MONTPELIER, Vt. — A Thetford man died after being hit in the chest with a stun gun by a state trooper during an altercation, police said Thursday.
Macadam L. Mason, 39, was pronounced dead at Dartmouth Hitchcock Medical Center on Wednesday. An autopsy was planned for Thursday to determine the exact cause of death.
Senior Trooper David Shaffer, 29, used the stun gun on the unarmed man after, agitated and uncooperative, Mason moved toward the trooper with a closed fist, yelling aggressively, police said.
Vermont State Police Sgt. Tara Thomas said the agency believes Mason is the first person to have died after being hit with a stun gun by a Vermont trooper.
A woman who answered the phone at Mason's home said the family was too distraught to comment.
Police responded to a report Wednesday from a hospital crisis worker that a man called in threatening to harm and kill himself and others. The man said he had weapons and was prepared to use them, police said.
When troopers arrived, they saw Mason inside, knocked on the door and asked him to come out to speak with them, but he refused, police said. Troopers called a family member of Mason's but when that person arrived, Mason ran into a wooded area behind the building. Search dogs were called in to help find him.
A couple of hours later, Mason returned but was uncooperative, police said. The trooper said he noticed that Mason was unarmed, so he lowered his gun and drew his stun gun, police said. He ordered Mason to the ground, and Mason lowered to a squatting position. When the trooper told him to get on his stomach, Mason stood up and came after the trooper, police said.
The trooper, who was about 10 feet away, continued to tell Mason several times to get on the ground, but he refused, police said. At that point, the trooper used the Taser, hitting Mason in the chest, police said.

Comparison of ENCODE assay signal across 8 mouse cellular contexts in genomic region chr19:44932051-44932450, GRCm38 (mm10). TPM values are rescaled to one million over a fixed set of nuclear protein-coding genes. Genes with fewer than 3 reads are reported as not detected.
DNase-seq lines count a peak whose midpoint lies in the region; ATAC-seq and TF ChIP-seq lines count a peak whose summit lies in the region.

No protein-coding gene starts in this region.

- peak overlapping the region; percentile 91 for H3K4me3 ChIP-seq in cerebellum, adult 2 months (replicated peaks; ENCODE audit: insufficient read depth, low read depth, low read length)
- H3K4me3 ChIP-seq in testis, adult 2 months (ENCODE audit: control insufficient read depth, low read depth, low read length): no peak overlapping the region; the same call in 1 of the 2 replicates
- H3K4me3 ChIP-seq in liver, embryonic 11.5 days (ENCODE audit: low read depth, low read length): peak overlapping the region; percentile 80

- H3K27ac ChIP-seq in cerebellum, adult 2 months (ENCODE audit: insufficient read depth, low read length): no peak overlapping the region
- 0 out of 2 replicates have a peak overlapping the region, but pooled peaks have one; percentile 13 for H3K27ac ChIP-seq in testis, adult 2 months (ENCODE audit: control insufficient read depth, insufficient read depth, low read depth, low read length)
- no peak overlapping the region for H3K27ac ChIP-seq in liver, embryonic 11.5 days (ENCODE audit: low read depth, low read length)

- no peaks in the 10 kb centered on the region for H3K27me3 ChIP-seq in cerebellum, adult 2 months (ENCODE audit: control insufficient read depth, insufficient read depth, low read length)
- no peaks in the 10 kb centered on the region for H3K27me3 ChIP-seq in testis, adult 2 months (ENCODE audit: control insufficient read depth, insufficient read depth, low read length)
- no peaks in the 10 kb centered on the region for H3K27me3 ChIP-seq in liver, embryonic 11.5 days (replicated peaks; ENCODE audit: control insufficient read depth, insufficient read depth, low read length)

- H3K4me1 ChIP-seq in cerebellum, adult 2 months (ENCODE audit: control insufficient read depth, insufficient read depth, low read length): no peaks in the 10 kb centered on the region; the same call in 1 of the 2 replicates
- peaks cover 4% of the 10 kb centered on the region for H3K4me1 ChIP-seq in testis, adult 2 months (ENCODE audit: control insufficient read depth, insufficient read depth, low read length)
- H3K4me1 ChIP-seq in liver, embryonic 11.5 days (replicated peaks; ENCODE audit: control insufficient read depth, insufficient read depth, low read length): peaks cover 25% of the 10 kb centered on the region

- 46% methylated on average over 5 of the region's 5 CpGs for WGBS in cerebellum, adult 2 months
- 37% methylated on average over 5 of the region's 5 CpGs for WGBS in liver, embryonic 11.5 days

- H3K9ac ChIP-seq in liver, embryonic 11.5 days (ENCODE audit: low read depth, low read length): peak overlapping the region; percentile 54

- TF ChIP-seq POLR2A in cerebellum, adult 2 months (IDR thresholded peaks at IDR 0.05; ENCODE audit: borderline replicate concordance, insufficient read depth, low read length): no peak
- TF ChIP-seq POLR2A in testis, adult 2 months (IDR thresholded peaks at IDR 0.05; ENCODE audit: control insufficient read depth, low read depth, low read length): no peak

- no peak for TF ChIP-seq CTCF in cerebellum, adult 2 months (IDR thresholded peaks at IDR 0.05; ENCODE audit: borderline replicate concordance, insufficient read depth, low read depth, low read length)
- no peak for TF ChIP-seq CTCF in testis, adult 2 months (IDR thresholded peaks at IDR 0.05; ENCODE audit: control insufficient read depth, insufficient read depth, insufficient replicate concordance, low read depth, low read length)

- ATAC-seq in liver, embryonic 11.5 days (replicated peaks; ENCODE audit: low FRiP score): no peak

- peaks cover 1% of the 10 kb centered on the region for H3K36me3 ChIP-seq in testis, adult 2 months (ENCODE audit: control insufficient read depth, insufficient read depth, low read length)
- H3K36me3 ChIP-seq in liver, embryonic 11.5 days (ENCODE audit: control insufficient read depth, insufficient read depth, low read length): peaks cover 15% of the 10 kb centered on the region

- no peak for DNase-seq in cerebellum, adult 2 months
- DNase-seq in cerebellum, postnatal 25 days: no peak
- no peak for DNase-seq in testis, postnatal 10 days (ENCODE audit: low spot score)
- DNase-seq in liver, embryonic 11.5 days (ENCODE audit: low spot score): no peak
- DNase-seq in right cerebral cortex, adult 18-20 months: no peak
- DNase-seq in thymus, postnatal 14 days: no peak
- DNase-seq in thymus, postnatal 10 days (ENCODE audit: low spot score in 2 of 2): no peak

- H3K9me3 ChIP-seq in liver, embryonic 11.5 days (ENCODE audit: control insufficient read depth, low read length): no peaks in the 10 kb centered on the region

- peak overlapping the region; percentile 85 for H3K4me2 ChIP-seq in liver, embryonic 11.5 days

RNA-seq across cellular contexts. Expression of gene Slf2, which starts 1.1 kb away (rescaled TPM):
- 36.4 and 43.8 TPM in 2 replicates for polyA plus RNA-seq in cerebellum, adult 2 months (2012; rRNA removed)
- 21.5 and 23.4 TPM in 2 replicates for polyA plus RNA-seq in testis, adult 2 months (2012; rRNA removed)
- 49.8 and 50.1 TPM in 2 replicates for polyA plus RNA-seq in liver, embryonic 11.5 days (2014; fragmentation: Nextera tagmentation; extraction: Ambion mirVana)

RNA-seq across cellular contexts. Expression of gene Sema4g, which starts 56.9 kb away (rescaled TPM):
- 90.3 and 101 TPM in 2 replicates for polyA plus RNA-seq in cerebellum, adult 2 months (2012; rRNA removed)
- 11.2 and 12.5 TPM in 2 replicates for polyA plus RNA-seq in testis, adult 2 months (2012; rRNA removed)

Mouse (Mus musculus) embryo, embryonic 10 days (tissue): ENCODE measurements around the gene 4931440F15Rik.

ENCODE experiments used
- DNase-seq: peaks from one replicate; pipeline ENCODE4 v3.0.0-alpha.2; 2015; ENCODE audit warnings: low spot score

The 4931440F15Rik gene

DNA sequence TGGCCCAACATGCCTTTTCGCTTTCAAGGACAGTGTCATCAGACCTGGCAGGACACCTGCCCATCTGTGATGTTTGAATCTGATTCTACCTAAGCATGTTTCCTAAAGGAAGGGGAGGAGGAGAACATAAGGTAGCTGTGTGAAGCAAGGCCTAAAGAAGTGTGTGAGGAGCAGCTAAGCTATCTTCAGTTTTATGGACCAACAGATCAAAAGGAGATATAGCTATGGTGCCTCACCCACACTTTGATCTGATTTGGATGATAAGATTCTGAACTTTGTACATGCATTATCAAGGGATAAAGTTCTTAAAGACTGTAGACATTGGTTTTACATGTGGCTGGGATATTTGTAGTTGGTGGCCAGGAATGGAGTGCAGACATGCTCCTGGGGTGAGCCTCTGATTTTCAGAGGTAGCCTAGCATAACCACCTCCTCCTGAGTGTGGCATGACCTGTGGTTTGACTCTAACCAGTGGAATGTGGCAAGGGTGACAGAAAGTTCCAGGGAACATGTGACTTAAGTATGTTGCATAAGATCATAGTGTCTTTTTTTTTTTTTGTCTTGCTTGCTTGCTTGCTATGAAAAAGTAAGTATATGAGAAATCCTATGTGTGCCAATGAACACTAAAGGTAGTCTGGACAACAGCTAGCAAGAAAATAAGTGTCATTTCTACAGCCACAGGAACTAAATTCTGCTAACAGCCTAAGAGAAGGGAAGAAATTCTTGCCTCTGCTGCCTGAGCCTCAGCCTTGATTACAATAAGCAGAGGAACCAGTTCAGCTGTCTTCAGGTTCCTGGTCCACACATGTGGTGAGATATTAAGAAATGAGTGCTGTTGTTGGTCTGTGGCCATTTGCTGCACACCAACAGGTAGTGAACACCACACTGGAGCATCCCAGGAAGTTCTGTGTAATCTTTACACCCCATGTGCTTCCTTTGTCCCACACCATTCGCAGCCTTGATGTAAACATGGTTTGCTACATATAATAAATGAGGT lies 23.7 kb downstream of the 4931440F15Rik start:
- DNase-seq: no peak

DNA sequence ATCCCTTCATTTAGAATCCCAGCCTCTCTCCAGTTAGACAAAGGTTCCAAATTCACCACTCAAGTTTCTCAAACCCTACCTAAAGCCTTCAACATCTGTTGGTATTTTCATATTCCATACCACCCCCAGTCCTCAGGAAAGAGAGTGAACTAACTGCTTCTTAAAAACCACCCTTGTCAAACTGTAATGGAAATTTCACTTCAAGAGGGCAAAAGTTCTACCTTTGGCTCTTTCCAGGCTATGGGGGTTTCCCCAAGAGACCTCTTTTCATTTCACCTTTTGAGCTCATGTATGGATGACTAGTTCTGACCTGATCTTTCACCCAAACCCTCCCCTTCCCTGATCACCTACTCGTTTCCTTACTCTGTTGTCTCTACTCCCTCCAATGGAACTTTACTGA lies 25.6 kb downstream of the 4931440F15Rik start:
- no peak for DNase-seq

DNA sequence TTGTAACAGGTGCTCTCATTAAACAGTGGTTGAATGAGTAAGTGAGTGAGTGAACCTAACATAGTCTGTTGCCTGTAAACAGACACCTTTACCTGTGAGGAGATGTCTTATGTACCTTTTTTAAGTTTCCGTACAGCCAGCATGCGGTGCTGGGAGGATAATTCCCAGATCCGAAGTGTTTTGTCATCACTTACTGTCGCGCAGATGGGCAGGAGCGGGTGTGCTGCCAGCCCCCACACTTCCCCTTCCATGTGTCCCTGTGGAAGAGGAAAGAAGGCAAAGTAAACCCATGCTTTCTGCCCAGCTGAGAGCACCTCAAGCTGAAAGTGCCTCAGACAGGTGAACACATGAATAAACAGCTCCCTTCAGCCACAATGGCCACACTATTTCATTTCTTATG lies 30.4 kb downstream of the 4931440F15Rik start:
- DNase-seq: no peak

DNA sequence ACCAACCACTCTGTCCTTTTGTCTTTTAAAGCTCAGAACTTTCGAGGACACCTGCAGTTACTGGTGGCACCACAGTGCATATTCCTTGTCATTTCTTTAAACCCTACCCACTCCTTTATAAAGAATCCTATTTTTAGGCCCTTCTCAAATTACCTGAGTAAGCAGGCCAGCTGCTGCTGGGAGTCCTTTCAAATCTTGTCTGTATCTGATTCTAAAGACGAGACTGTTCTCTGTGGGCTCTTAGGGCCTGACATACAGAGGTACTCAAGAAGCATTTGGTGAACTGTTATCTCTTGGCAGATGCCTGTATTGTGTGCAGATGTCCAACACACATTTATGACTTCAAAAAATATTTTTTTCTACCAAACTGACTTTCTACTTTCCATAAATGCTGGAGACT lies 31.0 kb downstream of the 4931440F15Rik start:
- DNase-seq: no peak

Mason fell to the ground and was unresponsive. The trooper performed CPR on him until rescue personnel took over, police said. Mason was taken to a hospital in Lebanon, N.H., where he was pronounced dead.
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TASER International Inc., which makes Tasers, recommends that, when possible, the devices not be shot at someone's chest. But the company also cites a U.S. Department of Justice report that found no conclusive medical evidence of a high risk of serious injury or death from short-term exposure to the barb of a stun gun by a normal, healthy person.
The American Civil Liberties Union of Vermont said Thursday it is awaiting the results of the investigation, saying that Tasers can cause serious injury or death.
"They should only be used on a limited number of people; the barbs should not be shot at someone's chest because of the risk of causing heart problems," Allen Gilbert, the group's executive director, said.